January is a good time for freebies.

So anyone who subscribes to my newsletter gets two short stories for free. The first is You Are Just A Guest, a suburban horror told via social media about a young couple in a house that’s home to something else. The second is The Homeless Hero, a superhero tragedy about a man trying to help everyone but himself.

They’re available in MOBI, EPUB and PDF format so you can read them on a Kindle, iPad, Kobo, Nook or even your computer. There’s no DRM either so you can share them with your friends and family if you want.

And if you enjoy them, please review them on Amazon. Posting reviews is a great help to authors!

So let me treat you to a freebie and subscribe today!

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11 of Matt Smith’s Best Doctor Who Moments

Matt Smith's run on Doctor Who was a high point.I’ll miss Matt Smith. I make no bones about that. I’ve said before that he’s my favourite Doctor. He’s a young actor but played the Doctor very old. And very honest. Whether he was playing the Doctor’s childish glee, his bottomless rage or his unfathomable regret, you believed every moment. Smith never seemed to act. He just was.

So, to say goodbye, here are my favourite moments of Matt Smith’s Doctor. (Spoiler alert, by the way!)

1. “I am definitely a madman with a box.” The Eleventh Hour

The moment I decided Smith was my Doctor. It encompasses everything you love about the Doctor and it’s delivered with promise and a grin.

2. “Stormageddon, Dark Lord of All” Closing Time

The Doctor speaks baby. Of course he does. And when he speaks to a baby named Alfie, he reveals that Alfie prefers to be known as Stormageddon. Fantastic name and delivered so matter-of-fact.

He speaks horse too.

3. “No-one human has anything to say to me today.” The Beast Below

The first of Matt Smith’s angry moments. The Doctor’s just discovered that humans are torturing a space whale so they can ride it. His rage is palpable and he almost seems personally betrayed, as if he’s been let down by this behaviour. I wouldn’t want to upset him after seeing this.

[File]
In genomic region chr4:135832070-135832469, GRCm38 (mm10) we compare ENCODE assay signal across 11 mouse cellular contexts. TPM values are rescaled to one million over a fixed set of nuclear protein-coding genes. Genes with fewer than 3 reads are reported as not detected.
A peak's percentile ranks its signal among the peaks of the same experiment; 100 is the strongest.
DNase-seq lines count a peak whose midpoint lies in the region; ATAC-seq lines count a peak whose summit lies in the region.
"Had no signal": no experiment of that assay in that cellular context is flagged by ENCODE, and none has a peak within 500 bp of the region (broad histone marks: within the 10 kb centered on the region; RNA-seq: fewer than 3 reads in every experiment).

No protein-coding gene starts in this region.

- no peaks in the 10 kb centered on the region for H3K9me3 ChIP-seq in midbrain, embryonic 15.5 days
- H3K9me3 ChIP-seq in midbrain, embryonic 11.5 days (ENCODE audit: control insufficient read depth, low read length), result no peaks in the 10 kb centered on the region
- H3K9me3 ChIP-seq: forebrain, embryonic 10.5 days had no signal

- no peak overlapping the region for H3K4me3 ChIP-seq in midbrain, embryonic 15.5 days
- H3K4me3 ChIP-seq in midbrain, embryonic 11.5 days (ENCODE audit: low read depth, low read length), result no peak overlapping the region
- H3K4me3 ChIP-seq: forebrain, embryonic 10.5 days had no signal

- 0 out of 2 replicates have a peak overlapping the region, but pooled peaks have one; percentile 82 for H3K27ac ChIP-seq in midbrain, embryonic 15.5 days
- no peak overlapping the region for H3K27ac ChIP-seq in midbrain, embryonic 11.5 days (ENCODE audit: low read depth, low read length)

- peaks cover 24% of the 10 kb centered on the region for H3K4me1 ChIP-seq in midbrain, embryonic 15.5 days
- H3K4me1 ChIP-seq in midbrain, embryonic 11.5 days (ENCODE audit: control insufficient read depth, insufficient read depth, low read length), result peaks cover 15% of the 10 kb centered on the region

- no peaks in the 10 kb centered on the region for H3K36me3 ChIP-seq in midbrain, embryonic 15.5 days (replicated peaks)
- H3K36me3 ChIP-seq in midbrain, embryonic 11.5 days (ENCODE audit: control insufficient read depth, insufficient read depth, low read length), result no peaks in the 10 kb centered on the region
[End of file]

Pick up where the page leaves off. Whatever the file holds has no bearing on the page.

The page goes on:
Doctor Who made fezzes so cool they made it onto action figures.4. “It’s a fez. I wear a fez now. Fezzes are cool.” The Big Bang

Matt Smith’s Doctor had a tragic sense of fashion that you couldn’t help but love. Fezzes. Stetsons. And, of course, bow ties. All of these were cool, according to him. No-one around him seems to agree, but fezzes kept popping up nonetheless.

5. “The universe doesn’t care.” The Snowmen

The Doctor retreats after losing Amy and Rory. To be honest, this idea bored me a little. It’s been done before and it doesn’t last long (the format of the programme doesn’t leave much space for reclusive Doctors). But Smith saved it. He seemed honestly bitter, hurt, even laughing at his pain. I believed in his retreat and I believed in his return.

6. Good Things and Bad Things Vincent and the Doctor

“The way I see it, every life is a pile of good things and bad things. The good things don’t always soften the bad things, but vice versa the bad things don’t necessarily spoil the good things or make them unimportant.”

This whole episode is filled with lovely moments and it’s not just Snith that shines. But this little speech tops it off. It’s been a sweet episode and a very sad episode. And just when you get a bit too sad, Smith delivers these lines. And you feel good again.

7. “Oh, I always rip out the last page of a book. Then it doesn’t have to end. I hate endings!” The Angels Take Manhattan

Given that this episode is Amy and Rory’s last, this is beautifully prophetic. Many actors might try to add import or gravitas to these lines but Smith delivers it with a casual, throwaway energy. It gives the words all the more impact. That he’s desecrating a book is almost forgivable. Almost.

8. Finding out he has to go to Trenzalore The Name of the Doctor

The Doctor realises he has no choice but to go to the planet where his grave lies. Watch it. Just kills me.

9. “I’m not running away from things, I am running to them. Before they flare and fade forever.” Power of Three